Milan has 1.3m people in the city and five million in the conurbation – pretty much the same as the whole of Scotland – but lies in 59th place and also has the same 23 minute delay as Stockholm.
A minute here or there doesn’t amount to much, but the fact is both these cities dwarf Edinburgh, yet they still move people more efficiently. Is congestion charging part of the reason?
The tangible benefit the congestion income was supposed to bring was a tram line to the new Edinburgh Royal Infirmary, a district identified in the City Deal document as one of the priorities for development.
It seems laughable, knowing what we know now, but the original plan was to build the line from Princes Street down the Bridges to Little France for £154m, out of an expected £700m raised from the new charge over 20 years.
The £1bn fund which it is hoped will underpin the deal can’t all go on a tram line, but it will be used to fund or at least prime schemes that will generate more cash to finance really big-ticket projects. And by improving infrastructure, it should generate more wealth – a potential £10.5bn in extra tax income if the analysis is to be believed.
The very words congestion charge give our civic leaders a nervous tick, but the TomTom index and the population projections suggest it’s time to at least reopen the debate.
Celebrating a home run
EDINBURGH estate agents and solicitors will have had a spring in their step with sales in February showing a marked increase.
According to the latest City Economy Watch report, the total volume of sales was up ten per cent on February last year to 666 properties and the total value was up 26 per cent to £163 million, making an average sale price of £245,000.
That might indicate that this week’s replacement of stamp duty by the land and buildings transaction tax (LBTT), which promises savings for properties under £325,000, did little to stall the market. But given the new tax means higher payments for those buying more expensive homes, it could also indicate the rush to push through those sales before LBTT kicked in has inflated the total and the true impact won’t really be known until late spring.
Elsewhere, key indicators of local economic health, such as jobseeker’s allowance, business incorporations and foreign investment, are in a holding pattern, perhaps in anticipation of big changes following the general election, but it illustrates how fragile confidence in the recovery remains.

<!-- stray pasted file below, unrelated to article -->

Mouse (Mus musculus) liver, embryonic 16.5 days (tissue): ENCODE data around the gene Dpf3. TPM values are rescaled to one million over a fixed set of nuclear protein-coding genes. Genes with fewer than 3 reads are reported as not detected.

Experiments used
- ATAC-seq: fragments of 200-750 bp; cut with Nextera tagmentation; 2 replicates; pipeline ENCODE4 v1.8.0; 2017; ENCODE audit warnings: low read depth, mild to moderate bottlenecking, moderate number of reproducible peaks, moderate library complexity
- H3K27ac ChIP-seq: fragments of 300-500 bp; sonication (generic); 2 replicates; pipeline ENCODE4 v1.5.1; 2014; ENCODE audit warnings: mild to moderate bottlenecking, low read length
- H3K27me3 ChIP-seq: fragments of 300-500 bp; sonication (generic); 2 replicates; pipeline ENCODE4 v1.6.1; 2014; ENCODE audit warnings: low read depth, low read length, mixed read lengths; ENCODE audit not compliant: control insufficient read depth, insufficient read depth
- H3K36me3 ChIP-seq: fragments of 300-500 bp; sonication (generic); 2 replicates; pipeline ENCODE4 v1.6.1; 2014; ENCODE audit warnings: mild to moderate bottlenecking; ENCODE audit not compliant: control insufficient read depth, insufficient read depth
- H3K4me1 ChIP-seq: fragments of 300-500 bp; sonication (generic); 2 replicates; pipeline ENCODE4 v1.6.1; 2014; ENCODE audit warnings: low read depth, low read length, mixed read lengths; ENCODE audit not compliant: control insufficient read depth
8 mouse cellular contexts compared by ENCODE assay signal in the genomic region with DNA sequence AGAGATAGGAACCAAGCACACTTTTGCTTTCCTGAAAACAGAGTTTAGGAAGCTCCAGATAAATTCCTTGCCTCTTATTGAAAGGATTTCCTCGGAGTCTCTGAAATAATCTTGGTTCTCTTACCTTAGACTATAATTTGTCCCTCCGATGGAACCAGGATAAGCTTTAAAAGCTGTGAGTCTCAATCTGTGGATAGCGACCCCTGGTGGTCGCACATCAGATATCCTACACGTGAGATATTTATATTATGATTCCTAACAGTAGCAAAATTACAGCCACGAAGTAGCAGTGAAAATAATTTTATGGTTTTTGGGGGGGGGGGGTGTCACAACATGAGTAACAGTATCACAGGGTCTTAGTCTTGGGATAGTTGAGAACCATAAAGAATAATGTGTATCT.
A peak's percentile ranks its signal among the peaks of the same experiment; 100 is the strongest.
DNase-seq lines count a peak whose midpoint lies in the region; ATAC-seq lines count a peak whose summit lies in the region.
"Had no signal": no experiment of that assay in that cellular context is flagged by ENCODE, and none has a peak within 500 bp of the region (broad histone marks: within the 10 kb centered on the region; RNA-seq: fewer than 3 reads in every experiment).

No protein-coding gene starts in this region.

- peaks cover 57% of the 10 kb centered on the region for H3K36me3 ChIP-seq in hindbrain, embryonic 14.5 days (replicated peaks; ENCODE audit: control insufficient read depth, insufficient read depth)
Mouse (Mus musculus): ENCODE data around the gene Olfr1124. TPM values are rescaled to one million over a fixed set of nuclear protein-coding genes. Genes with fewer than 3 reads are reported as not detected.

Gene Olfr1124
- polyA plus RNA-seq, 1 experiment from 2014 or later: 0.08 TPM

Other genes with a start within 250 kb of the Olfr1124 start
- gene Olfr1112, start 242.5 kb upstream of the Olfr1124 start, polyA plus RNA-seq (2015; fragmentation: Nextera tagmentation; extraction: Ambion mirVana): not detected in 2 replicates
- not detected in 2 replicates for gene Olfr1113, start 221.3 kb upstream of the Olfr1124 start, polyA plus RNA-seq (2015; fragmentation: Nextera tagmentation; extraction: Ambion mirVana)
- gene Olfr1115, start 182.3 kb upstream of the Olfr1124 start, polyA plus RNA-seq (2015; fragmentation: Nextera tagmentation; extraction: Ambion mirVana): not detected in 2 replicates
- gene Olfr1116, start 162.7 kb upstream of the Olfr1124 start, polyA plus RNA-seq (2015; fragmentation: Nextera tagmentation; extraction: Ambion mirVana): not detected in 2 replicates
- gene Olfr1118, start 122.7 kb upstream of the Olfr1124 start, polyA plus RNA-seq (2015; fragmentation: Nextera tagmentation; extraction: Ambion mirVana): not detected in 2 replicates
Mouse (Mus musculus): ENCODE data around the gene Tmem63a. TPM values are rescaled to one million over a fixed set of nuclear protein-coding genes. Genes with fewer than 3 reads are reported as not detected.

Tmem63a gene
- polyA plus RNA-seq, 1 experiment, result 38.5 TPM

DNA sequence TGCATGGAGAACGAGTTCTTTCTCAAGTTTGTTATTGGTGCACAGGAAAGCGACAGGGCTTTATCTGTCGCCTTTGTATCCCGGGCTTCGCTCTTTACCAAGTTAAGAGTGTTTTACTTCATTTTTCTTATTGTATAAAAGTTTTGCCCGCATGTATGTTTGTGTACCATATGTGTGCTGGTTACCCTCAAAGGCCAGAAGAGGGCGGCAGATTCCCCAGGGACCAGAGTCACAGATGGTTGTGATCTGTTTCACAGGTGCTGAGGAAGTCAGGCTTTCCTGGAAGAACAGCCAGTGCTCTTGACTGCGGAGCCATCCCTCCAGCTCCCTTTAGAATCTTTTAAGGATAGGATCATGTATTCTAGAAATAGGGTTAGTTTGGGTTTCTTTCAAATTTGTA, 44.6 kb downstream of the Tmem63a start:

A fare deal – for now
Perish the thought that the latest fare hikes at Lothian Buses are to pay for the hefty pay-offs due to four top directors now in the process of leaving the company. Or for the cost of keeping them on while interim chief executive Jim MacFarlane doubles up. At least the basic £1.50 single fare stays and, while it does so, the £4 to be charged for a day ticket remains a reasonable deal when the cost of three singles keeps 50p ahead. But next time the single goes up, don’t be surprised if another 50p is added to the day price.
Taking a different line
BETTER transport lies at the heart of the wish-list in the City Deal bid and one of the suggestions is the construction of more stations along the Borders rail link.
How this will help the economy remains to be seen, given most of the line is a single track and even peak-time services will be limited to two an hour. Adding extra stations will only lengthen journey times and do little to turn it into a proper commuter link.
Maybe a better, although more costly, option would be to extend the principle of reopening old lines to the route to Peebles, where the track bed still exists. Connecting Penicuik and Roslin to central Edinburgh would encourage development beyond the City Bypass.
But as far as encouraging tourism is concerned, providing a fast rail link to Peebles has the potential to do more for the regional economy than the Borders’ link. With the outdoors centre at Glentress fast becoming one of Scotland’s most significant visitor attractions, it’s an idea that should not be dismissed lightly.
Surely there is more potential here than putting more stations on the Galashiels route or, perish the thought, extending the line to Carlisle.